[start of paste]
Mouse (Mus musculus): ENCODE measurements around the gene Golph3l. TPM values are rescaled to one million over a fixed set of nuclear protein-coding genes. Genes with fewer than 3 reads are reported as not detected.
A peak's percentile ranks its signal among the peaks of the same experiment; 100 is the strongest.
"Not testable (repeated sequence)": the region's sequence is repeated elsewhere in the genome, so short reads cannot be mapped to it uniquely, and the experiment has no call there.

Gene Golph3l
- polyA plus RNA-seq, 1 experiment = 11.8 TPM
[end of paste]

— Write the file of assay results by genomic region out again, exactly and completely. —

Mouse (Mus musculus): ENCODE measurements around the gene Golph3l. TPM values are rescaled to one million over a fixed set of nuclear protein-coding genes. Genes with fewer than 3 reads are reported as not detected.
A peak's percentile ranks its signal among the peaks of the same experiment; 100 is the strongest.
"Not testable (repeated sequence)": the region's sequence is repeated elsewhere in the genome, so short reads cannot be mapped to it uniquely, and the experiment has no call there.

Gene Golph3l
- polyA plus RNA-seq, 1 experiment = 11.8 TPM